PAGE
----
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IXAS Strategy toward Standardization

Hiroyuki Oyanagi
Electronics and Photonics Research Institute, AIST, 1-1-1 Umezono, Tsukuba 305-8568, Japan

The rapid growth of synchrotron radiation (SR) facilities, particularly since the advent of the 3rd generation (3G) followed by accumulating number of experimenters has led to a significant increase of output of XAFS research. Unfortunately, the quality divide of users has in effect lead to the degradation of publications and loss of reliability. Expertise is achieved only through a slow process (learning and experience), although communication and information sharing technology dramatically progressed. Since the first meeting on “standards and criteria in x-ray absorption spectroscopy” in 1988 followed by a publication [1], round table discussions have been frequently held at previous XAFS conferences, under the same philosophy but with limited success [2].

The use of standardization is to implement guidelines, a design, or measurements in order to obtain solutions to an otherwise disorganized system. According to ISO, “when standards are absent, we soon notice,” implying our keen awareness of products (data) with poor quality, which do not fit, or are incompatible with the quality level (standard) that we already have. In our community, for example, a phase shift calculation code “FEFF” might be considered as one such “standards”, while some of the data analysis packages are close to this level. If data format is standardized as well, users can exchange resources with each other, making collaborations more possible between distant institutions and giving opportunities to researchers who have no access to the SR facilities. Other fields that need standardization or recommendations to improve quality are: criteria in energy scale accuracy, SR beam purity and stability, detector linearity, sample preparation and procedures etc.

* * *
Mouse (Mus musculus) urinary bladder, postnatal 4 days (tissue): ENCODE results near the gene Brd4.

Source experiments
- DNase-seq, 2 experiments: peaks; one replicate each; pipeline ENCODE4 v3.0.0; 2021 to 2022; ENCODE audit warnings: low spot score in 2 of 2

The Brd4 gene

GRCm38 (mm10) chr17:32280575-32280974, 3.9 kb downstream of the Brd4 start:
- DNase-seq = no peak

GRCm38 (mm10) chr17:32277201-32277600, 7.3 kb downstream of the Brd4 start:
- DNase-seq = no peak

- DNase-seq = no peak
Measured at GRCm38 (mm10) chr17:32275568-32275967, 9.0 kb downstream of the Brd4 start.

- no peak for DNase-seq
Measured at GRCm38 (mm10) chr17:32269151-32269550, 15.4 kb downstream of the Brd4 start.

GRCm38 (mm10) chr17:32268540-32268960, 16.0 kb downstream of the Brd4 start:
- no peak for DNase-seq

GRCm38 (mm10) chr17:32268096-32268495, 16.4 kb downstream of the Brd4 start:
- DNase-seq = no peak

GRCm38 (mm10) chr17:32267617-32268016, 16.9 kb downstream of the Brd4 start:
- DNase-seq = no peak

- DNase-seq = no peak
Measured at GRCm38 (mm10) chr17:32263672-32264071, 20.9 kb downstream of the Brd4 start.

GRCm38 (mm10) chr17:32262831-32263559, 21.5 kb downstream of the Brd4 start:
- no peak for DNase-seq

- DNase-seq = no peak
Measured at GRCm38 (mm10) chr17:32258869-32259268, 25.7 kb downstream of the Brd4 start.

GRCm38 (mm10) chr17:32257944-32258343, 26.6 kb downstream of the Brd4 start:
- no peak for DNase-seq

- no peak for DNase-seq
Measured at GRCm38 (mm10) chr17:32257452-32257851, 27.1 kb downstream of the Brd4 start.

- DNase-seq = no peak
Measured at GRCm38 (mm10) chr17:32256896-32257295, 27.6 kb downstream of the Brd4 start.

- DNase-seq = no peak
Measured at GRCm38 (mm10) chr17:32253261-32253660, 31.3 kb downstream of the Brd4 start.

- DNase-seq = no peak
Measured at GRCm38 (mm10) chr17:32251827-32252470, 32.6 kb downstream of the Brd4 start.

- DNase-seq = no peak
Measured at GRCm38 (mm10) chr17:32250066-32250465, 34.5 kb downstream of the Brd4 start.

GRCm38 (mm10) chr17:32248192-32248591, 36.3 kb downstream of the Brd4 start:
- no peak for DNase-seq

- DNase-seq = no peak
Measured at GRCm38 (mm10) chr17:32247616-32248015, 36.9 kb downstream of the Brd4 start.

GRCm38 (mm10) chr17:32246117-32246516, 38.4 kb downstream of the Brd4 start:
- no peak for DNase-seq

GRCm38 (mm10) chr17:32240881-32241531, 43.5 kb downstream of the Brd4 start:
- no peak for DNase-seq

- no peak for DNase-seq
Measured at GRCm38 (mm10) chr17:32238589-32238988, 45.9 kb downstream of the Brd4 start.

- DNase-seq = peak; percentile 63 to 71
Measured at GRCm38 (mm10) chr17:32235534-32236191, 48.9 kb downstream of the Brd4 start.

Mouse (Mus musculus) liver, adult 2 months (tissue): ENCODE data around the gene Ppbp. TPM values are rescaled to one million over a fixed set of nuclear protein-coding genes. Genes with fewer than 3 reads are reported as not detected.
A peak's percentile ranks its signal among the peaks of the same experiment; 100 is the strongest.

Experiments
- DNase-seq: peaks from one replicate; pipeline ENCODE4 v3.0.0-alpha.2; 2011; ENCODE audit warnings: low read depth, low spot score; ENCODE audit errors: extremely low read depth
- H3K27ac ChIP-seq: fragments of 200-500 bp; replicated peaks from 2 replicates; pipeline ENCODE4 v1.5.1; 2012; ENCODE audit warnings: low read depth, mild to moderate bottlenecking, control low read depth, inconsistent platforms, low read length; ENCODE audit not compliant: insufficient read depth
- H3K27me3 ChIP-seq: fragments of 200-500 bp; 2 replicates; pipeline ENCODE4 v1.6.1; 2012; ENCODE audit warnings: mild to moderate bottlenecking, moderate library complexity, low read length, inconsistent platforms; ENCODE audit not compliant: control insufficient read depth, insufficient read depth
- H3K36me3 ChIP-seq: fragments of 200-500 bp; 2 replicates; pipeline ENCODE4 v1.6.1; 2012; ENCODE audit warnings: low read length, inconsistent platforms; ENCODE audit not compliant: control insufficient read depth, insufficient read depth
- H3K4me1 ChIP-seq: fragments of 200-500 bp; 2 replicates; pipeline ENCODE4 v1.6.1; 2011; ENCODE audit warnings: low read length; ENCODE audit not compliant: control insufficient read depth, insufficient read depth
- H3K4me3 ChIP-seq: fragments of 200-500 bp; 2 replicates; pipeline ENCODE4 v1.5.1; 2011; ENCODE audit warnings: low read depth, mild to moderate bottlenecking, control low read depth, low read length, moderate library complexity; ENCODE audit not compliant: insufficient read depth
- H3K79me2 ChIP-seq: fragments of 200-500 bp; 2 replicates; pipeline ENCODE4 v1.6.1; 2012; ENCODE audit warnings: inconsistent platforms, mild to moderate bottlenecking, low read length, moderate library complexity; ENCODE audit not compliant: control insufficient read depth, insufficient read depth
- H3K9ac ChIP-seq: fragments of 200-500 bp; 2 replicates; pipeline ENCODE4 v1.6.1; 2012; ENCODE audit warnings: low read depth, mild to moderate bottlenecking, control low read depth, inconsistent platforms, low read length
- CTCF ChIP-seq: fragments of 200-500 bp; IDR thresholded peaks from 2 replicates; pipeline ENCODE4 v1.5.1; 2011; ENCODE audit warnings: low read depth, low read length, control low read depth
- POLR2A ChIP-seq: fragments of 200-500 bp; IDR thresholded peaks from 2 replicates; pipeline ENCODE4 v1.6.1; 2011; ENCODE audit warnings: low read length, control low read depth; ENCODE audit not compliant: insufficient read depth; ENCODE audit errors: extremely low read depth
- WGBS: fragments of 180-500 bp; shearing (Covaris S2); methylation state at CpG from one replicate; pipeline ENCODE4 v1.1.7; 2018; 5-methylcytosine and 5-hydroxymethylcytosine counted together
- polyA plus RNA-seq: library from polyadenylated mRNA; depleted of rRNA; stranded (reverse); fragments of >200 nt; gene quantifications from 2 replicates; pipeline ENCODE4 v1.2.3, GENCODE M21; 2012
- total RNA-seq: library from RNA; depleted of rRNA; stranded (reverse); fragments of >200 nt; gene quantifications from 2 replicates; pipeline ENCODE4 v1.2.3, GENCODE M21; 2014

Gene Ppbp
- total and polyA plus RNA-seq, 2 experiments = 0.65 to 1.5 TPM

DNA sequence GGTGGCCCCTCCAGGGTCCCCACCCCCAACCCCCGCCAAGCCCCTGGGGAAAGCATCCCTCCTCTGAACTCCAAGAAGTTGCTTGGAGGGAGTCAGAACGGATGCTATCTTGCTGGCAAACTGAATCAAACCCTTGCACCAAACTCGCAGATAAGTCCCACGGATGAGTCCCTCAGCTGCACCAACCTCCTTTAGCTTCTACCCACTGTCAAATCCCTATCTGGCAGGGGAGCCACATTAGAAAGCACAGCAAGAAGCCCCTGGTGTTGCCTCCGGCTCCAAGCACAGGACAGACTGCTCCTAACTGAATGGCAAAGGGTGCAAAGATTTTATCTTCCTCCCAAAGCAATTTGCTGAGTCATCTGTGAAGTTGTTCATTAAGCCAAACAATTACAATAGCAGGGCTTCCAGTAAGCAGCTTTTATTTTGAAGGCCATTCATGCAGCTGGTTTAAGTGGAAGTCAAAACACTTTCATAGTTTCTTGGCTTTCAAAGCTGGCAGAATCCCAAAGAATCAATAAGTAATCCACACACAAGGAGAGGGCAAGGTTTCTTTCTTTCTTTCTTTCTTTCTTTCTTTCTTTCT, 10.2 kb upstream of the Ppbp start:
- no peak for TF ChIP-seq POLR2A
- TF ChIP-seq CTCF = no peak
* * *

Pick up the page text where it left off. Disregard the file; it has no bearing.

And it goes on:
How can we implement standards and recommendations? We need to reach a consensus on solutions that meet both the requirements of common science as well as the community. With a standard in place, users will be ensured with desirable characteristics of data and services such as quality, user friendliness, safety, reliability, efficiency and interchangeability - and at an economical cost. The necessary first step would be for the community to share a common understanding on the merits of standardization. The IXAS and IUCr can work together to discuss their roles to form and implement standardization. The results of the IXAS questionnaire show majority view of experts expect the implementation of standardization in data collection, data format, data analysis, and database within 3-5 years.

The impact of workshop in Tsukuba in its role as the first kick-off opportunity for relevant experts representing various categories of application will be significant. Efforts will be continued by annual workshops to yield draft documents and approval in the XAFS16 meeting (Karlsruhe, 2015). I have high expectations that the voluntary efforts will produce fruitful outcome towards achieving necessary actions for standardization. Urgent need of standardization in data format is widely recognized. For this purpose, a special working group focusing on data format is to be formed which will evaluation several possible candidates to be reported in XAFS15 (Beijing, 2012).

[1] F.W. Lytle, D.E. Sayers and E.A. Stern, Physica B 158, 701 (1989)
[2] July, 2000 report, D.E. Sayers, unpublished. (downloadable pdf file )